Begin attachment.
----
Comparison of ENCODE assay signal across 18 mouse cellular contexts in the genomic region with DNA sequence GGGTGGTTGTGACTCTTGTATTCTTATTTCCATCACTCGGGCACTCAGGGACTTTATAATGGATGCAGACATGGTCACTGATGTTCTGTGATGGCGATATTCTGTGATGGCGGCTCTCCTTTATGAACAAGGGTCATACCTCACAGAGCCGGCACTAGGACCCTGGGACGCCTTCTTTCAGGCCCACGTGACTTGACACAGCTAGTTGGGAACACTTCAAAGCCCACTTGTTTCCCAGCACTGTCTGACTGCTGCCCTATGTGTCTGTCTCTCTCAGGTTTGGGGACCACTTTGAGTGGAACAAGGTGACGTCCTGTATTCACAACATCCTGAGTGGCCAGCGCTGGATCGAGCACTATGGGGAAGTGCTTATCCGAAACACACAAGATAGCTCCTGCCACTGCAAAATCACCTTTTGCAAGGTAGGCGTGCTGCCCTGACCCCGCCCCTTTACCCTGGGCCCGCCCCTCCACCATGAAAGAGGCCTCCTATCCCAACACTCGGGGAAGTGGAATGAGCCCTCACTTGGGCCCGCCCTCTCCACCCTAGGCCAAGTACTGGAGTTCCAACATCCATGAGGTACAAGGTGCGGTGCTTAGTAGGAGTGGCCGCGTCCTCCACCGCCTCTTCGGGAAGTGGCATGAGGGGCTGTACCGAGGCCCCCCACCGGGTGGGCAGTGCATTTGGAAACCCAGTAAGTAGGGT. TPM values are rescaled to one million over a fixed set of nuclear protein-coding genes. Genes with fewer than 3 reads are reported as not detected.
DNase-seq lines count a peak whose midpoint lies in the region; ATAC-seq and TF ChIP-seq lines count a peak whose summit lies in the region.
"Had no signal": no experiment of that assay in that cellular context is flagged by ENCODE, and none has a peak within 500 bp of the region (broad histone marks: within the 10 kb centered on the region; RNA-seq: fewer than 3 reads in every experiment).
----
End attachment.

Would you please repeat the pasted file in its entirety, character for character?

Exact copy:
Comparison of ENCODE assay signal across 18 mouse cellular contexts in the genomic region with DNA sequence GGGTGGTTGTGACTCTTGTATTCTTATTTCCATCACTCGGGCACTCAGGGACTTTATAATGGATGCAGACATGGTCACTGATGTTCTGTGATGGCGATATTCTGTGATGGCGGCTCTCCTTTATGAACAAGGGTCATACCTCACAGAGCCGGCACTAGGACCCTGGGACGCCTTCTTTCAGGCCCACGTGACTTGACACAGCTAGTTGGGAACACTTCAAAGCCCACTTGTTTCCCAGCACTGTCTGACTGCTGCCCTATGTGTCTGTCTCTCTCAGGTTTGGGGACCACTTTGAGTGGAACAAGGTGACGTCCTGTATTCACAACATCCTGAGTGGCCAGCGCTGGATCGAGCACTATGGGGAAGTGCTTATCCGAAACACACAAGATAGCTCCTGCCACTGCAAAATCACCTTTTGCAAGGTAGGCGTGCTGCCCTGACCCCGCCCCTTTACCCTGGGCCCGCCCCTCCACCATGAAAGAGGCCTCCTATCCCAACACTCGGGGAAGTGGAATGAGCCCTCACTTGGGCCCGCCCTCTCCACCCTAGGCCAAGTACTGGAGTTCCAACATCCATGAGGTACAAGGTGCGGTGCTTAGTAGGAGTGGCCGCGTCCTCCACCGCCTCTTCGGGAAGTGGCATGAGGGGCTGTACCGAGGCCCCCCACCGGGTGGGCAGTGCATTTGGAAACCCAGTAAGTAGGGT. TPM values are rescaled to one million over a fixed set of nuclear protein-coding genes. Genes with fewer than 3 reads are reported as not detected.
DNase-seq lines count a peak whose midpoint lies in the region; ATAC-seq and TF ChIP-seq lines count a peak whose summit lies in the region.
"Had no signal": no experiment of that assay in that cellular context is flagged by ENCODE, and none has a peak within 500 bp of the region (broad histone marks: within the 10 kb centered on the region; RNA-seq: fewer than 3 reads in every experiment).